Humanity is “at a crossroads” when it comes to managing drought and accelerating ways of slowing it down must happen “urgently, using every tool we can”, said Ibrahim Thiaw, the head of the UN Convention to Combat Desertification (UNCCD), calling for a global commitment to support drought preparedness and resilience.
The UNCCD released its newly published Drought in Numbers report in Abidjan, Côte d’Ivoire, during the 15th Conference of Parties (COP15). It is UNCCD’s compendium of drought-related information and data is helping inform negotiations for the final outcomes of the conference when it closes on 20 May.
Speaking at the launch, UNCCD Executive Secretary Ibrahim Thiaw, said that there is “an upward trajectory in the duration of droughts and the severity of impacts, not only affecting human societies but also the ecological systems upon which the survival of all life depends, including that of our own species”.
The report reveals that from 1970 to 2019, weather, climate and water hazards, accounted for 50 per cent of disasters and 45 per cent of disaster-related deaths, mostly in developing countries. While droughts represented 15 per cent of natural disasters, they accounted for about 6,50,000 deaths throughout that period.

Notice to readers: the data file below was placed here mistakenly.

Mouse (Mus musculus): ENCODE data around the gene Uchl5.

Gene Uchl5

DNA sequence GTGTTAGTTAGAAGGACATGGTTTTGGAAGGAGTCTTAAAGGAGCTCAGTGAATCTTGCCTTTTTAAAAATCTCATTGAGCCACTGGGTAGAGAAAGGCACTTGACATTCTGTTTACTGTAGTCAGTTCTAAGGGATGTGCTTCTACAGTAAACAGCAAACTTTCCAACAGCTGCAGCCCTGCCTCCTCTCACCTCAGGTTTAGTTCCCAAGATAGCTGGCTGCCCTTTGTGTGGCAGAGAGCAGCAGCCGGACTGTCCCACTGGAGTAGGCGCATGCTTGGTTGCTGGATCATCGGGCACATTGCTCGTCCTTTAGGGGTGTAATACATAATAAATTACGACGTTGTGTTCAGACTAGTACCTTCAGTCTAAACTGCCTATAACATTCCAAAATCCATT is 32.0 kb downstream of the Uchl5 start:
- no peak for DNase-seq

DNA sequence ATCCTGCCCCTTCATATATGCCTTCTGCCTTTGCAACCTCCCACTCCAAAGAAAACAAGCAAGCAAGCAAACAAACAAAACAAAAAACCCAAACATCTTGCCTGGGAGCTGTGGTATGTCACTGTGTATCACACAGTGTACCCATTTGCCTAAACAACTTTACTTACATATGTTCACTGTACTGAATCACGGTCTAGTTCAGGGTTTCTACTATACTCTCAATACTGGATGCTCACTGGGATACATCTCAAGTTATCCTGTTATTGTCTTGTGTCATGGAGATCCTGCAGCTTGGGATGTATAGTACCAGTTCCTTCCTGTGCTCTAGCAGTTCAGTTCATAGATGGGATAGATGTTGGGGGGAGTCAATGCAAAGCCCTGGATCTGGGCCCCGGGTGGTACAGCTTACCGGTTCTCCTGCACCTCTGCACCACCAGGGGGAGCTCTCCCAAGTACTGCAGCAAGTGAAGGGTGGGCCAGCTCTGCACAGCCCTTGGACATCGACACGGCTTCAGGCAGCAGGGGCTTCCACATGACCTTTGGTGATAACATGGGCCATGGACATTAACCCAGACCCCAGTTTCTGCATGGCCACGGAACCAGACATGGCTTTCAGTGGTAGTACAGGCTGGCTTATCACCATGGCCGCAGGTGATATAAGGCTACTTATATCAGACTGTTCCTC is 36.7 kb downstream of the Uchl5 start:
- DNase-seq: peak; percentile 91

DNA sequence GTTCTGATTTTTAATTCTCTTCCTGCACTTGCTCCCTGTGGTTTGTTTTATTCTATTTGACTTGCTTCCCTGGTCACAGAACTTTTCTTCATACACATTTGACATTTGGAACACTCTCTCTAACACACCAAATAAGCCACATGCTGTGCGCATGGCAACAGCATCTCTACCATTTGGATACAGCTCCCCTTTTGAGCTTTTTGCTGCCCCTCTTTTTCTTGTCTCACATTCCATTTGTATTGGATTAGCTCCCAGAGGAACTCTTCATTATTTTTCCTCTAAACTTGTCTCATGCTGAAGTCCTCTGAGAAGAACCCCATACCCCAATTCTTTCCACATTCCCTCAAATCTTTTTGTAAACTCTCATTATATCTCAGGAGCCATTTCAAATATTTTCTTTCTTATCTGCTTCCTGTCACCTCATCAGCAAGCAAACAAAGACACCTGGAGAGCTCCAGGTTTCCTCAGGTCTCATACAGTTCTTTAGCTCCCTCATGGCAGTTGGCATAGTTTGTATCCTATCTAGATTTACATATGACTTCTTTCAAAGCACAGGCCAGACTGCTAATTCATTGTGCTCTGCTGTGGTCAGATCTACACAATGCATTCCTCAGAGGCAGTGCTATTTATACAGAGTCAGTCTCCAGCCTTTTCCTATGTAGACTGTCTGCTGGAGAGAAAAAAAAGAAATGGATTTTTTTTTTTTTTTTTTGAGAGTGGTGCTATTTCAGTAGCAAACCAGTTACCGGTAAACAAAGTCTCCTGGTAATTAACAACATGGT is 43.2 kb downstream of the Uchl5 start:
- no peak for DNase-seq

From 1998 to 2017, droughts triggered global economic losses of roughly $124 billion – a number and duration of which have risen 29 per cent since 2000.
In 2022, more than 2.3 billion people are facing water stress and almost 160 million children are exposed to severe and prolonged droughts, with deep, widespread and underestimated impacts on societies, ecosystems and economies.
The UNCCD said, droughts affected about 1.4 billion people between 2000 and 2019. The most vulnerable section is of women and girls in developing countries, in terms of education, nutrition, health, sanitation and safety. The report said that 72 per cent of women and 9 per cent of girls are burdened with collecting water, in some cases spending as much as 40 per cent of their calorific intake carrying it.